China tightens the screws after leaks on state-sponsored atrocities in Xinjiang

WION Web Team New Delhi Dec 15, 2019, 11.20 AM(IST)

A watchtower on a high-security facility near what is believed to be a re-education camp where mostly Muslim ethnic minorities are detained, on the outskirts of Hotan, in China's northwestern Xinjiang region Photograph:( AFP )

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The regional government in Xinjiang was ordered to cover its tracks and destroy all documents that could incriminate them, reports said.

China reportedly went on an extensive crackdown after the New York Times leaked a cache of documents that exposed china's state-sponsored atrocities in Xinjiang.

The regional government in Xinjiang was ordered to cover its tracks and destroy all documents that could incriminate them, reports said.

The communist party also convened several high-level meetings to discuss how to contain the massive leak while local-level officials were also asked to burn documents containing details on the detention status of Uighur Muslims.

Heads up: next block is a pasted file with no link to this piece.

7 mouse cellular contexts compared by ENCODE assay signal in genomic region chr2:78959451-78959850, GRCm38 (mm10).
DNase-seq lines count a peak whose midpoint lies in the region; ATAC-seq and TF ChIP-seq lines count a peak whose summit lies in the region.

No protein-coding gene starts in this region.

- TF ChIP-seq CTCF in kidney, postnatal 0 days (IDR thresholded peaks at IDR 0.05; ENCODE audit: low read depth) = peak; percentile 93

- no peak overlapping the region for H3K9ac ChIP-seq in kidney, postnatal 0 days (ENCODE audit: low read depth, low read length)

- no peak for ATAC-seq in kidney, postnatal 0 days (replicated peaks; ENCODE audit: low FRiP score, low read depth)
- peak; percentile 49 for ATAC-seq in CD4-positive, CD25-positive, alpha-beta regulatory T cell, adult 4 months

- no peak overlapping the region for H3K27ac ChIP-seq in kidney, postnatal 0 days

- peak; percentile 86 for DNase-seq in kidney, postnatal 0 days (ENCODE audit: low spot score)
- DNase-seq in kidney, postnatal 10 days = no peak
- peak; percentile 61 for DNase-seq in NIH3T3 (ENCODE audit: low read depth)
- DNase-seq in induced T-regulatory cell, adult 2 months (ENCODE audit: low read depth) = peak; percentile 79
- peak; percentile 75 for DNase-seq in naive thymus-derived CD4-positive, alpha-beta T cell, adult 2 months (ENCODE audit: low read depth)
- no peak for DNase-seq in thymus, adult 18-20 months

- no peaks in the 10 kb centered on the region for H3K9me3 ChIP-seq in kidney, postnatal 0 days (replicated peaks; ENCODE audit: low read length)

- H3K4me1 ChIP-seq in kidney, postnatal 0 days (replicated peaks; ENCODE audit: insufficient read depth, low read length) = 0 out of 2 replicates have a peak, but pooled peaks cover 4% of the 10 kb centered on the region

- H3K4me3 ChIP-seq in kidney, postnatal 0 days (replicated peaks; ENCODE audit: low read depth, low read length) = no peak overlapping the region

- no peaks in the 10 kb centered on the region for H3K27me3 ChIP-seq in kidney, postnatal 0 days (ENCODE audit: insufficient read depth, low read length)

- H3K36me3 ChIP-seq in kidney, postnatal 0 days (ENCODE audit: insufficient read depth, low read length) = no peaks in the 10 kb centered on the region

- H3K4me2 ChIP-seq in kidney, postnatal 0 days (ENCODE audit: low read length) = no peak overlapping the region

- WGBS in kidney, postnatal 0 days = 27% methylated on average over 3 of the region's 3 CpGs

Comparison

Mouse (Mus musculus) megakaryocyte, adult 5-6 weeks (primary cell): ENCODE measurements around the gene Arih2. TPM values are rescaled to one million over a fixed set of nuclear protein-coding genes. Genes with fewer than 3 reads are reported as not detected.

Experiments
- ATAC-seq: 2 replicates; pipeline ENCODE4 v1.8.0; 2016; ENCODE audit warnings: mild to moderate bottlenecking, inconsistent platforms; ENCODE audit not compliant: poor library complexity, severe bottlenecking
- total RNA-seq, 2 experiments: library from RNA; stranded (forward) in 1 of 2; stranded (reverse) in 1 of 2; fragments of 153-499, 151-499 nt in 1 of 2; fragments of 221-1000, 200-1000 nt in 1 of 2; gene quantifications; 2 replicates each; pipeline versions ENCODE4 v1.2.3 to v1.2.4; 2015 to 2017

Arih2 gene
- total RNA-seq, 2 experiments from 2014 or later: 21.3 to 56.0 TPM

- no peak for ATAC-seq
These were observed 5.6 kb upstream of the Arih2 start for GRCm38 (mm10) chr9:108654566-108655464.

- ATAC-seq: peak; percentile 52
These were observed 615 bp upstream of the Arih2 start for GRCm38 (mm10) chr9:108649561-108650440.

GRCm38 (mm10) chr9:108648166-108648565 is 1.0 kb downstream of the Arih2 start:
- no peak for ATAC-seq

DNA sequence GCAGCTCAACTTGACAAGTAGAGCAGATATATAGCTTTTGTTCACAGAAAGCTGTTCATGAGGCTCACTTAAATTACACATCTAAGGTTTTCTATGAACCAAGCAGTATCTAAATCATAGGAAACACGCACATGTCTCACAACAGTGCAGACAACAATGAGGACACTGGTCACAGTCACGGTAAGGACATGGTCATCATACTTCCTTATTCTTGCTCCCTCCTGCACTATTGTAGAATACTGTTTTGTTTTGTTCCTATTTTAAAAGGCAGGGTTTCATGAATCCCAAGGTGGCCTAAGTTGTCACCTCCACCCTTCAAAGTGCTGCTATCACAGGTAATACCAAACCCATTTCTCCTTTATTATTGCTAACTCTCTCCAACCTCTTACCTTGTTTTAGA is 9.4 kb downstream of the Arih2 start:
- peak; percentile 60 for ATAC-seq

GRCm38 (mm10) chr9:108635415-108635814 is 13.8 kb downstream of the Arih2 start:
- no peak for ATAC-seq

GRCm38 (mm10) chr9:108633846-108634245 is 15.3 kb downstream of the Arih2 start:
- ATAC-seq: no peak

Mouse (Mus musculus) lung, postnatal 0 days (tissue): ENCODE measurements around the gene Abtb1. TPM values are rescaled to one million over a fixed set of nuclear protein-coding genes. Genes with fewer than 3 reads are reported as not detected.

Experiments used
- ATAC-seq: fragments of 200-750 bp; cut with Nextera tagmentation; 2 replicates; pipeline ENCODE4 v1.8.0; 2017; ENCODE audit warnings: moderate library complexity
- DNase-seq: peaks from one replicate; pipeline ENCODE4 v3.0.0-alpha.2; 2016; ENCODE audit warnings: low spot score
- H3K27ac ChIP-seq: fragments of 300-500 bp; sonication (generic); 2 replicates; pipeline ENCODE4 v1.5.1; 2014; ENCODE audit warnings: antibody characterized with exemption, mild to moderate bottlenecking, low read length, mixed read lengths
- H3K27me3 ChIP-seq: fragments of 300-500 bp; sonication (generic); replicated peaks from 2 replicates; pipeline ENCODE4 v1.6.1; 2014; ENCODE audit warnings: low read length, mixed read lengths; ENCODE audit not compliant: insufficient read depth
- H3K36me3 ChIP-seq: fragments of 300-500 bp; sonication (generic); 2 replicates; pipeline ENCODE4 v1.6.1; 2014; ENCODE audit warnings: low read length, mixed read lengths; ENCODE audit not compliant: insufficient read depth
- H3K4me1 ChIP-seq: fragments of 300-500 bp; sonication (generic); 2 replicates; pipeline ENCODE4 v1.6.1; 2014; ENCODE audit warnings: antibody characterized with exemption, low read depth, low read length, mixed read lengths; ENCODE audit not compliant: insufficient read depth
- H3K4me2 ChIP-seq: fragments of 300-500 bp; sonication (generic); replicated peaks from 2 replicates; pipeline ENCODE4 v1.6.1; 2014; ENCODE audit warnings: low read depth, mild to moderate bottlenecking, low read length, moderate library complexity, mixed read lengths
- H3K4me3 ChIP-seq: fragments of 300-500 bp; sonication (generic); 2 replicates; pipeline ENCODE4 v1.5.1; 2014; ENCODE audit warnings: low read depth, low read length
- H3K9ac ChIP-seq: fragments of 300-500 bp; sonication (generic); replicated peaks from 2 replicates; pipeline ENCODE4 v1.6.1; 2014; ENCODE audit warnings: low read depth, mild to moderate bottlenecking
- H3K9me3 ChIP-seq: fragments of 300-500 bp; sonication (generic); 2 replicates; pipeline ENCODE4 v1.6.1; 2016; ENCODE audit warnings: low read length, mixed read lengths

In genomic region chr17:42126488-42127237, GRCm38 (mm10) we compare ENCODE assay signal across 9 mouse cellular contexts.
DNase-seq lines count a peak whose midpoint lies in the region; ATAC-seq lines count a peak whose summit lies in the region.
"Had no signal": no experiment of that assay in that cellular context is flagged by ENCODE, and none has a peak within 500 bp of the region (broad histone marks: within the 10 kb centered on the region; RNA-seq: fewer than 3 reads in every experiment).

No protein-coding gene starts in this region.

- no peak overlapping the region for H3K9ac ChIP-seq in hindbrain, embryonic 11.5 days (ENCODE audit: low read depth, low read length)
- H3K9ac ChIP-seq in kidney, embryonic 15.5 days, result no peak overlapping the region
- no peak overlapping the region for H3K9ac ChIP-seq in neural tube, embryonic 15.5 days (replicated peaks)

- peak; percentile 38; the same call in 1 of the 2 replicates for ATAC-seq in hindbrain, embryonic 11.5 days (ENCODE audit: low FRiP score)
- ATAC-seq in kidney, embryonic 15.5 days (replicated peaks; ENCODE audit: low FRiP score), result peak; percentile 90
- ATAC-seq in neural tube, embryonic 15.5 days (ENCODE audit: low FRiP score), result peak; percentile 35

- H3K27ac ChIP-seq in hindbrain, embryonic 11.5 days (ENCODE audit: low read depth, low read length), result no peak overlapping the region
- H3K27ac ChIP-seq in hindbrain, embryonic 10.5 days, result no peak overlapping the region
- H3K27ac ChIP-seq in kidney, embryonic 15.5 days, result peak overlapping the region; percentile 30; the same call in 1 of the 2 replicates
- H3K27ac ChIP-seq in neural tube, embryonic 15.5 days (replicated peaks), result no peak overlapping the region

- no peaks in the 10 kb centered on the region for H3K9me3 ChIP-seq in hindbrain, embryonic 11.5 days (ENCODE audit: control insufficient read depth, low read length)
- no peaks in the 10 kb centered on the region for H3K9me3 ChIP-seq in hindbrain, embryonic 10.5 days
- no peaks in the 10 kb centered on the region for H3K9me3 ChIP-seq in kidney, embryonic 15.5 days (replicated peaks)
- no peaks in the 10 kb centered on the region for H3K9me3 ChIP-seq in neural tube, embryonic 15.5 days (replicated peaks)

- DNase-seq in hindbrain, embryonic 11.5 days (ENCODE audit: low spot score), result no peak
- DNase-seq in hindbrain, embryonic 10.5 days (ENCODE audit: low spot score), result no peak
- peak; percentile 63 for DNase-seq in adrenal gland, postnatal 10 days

Offices were also asked to throw away their computers and to tighten the management of classified information.

The Chinese government reportedly ordered that all data relating to the camps were to be saved on computers that were disconnected from the internet to prevent hackers from getting in.

Even university teachers have been asked to clean out sensitive data on their computers, phones and cloud storage, according to reports.

The Chinese government has not even spared the social media from this purge as the it frantically tries to plug the leak but to no avail.

Leaks are rare in a closed system like China's and the recent instances seem to suggest that there are cracks in it.

Chinese President Xi Jinping's policy may not be as popular among his subordinates as he thinks it is and the cyber great wall that Xi has built around China may not be as invincible as percieved.